My work at Adamah is well aligned with your four propositions.
Chochmah: When I teach Jewish creation stories I pair Rashi’s commentary on Genesis 2:7 with secular philosophical writings. I teach the Book of Job together with Aldo Leopold. The majority of my students feel very engaged in this approach to Jewish learning. (How to be authentic Jewishly while putting texts in the context of other cultures can be a challenge.) In parallel to your example of EPU Project, for the past two springs we have welcome a group of Christian seminarians to share a week of classes, prayer, field work and conversation with the young Jews of Adamah. The depth of engagement from both sides, the opportunity to explain Judaism to someone from the outside, the sense of difference and solidarity made for a very meaningful experience for the Adamah Fellows.
Tzedek: While we are more ecologically focused at Adamah than traditional social justice work we are aligned with the tzedek proposition. The passion for repair, the desire to find synthesis between Judaism and current ecological and social issues is one of the main reasons young Jews come to us.
Kehillah: A central piece of the work we do is creative inclusive, supportive pluralistic Jewish community. Participants are able to engage deeply in all the spiritual and leadership work: to find themselves, to grow and change their identity, and to build close relationships because of the very particular and unique nature of the Adamah and Isabella Freedman community. The community is egalitarian (and even anti-authoritarian) with significant women’s leadership, it is queer friendly, accessible to those with little Jewish background, and has a creative, DIY vibe while still engaging authentically with Jewish tradition.
Kedushah: For sure the ability to frame and provide (as much as this experience can be ‘provided’) holy experiences is central to the work we do at Adamah. We are all about experience first, concepts and specific practices later. We find a lot of inspiration in Rabbi A.J. Heschel and the original and ‘neo’ hasids (Rabbi Arthur Green) for the emphasis on heart not just intellect. Farming, food and outdoor work centers on the experience of awe, gratitude and interconnectedness that happens when you pick a carrot out of the soil, watch a sunset, sign ‘Modeh ani’ as the mist rises on the lake. All the Jewish and ecological and community work we do follows from these core experiences.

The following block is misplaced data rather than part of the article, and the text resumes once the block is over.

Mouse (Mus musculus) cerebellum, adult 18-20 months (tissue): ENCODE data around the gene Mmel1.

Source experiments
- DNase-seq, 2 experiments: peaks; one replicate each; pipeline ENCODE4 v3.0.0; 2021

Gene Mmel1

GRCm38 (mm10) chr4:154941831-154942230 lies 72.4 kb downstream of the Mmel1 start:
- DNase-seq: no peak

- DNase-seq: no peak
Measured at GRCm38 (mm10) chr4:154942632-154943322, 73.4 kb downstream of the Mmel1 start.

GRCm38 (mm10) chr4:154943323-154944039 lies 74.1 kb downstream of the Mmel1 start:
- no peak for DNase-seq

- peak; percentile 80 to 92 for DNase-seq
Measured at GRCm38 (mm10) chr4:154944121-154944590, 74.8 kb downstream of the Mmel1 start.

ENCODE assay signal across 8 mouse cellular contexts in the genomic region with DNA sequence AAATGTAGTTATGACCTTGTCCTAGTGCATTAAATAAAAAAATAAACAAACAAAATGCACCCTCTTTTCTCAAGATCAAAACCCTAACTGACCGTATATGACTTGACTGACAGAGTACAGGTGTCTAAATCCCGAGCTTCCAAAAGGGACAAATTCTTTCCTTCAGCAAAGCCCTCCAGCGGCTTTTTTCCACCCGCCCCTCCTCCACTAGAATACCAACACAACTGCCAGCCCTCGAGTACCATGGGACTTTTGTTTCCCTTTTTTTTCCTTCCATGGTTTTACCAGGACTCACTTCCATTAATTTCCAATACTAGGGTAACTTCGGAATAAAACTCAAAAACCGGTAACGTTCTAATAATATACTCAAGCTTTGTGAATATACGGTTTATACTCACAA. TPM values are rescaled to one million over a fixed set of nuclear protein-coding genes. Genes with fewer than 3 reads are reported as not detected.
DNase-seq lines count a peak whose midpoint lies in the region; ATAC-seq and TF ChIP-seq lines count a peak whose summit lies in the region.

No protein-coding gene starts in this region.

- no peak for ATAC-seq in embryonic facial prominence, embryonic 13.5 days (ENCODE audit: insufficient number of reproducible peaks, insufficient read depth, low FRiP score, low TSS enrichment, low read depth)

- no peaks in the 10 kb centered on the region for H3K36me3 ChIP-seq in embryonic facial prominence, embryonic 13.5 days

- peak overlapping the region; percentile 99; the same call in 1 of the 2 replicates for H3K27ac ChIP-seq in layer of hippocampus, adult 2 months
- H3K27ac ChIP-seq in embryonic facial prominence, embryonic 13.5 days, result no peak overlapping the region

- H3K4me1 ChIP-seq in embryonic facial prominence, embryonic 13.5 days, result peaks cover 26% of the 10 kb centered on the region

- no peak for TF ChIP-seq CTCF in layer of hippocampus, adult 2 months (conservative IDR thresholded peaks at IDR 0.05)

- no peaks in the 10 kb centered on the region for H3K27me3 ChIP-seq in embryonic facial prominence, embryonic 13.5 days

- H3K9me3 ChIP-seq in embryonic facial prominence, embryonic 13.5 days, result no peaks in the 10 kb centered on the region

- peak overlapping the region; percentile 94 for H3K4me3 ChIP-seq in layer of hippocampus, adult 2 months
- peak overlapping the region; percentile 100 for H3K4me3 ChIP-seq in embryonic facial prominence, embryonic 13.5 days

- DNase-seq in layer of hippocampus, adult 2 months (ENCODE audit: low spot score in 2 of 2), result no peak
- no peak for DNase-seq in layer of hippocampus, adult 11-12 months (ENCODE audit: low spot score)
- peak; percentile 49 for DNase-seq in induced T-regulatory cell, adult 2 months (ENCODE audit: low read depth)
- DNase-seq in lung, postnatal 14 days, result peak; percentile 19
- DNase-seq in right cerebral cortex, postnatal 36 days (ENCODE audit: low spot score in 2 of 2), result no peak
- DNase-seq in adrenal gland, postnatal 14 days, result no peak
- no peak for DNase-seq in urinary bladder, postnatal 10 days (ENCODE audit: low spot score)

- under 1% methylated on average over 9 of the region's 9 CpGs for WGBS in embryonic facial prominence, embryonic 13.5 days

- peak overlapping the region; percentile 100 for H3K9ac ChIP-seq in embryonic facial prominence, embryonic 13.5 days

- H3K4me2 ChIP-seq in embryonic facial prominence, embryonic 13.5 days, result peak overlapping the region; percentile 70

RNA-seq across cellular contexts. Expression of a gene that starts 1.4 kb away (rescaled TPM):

- In what ways does your work advance an area of Jewish life or practice that is outside of the four propositions?
I do not have time to elaborate at present. Here are some quick notes on this huge question that might be better elaborated on in conversation with others.
- Creative approach to the evolution of Jewish culture and ritual (eg. creating new rituals)
- Additional Thoughts
For some young Jews Israel is a barrier to Jewish engagement not just “anything but a unifying force”. Some young Jewish leftists, particularly some who fit within the universalist/justice seeking perspective you discuss, feel alienated from Jewish communal institutions because of what they see as the categorical “We Stand with Israel”; the inability to criticize Israel, and the lack of true dialogue.
I found ‘covenantal’ Jews a confusing term despite your explanation. The points of reference and implications of the word covenant suggest or at least imply an identity formed around a binding relationship to God and/or fundamental tenants or Jewish law/practice, as well as the sense of chosen people. Your description of a universalist, justice-oriented identity is accurate but I think you need a better name for this.
Shamu Sadeh co-founded Adamah and has been its program director since 2004. He has been a farmer, teacher, writer and wilderness guide. Drawn to the integration of soul and soil, he works for the creation of a fruitful ecological landscape that builds confidence, mindfulness and community among participants.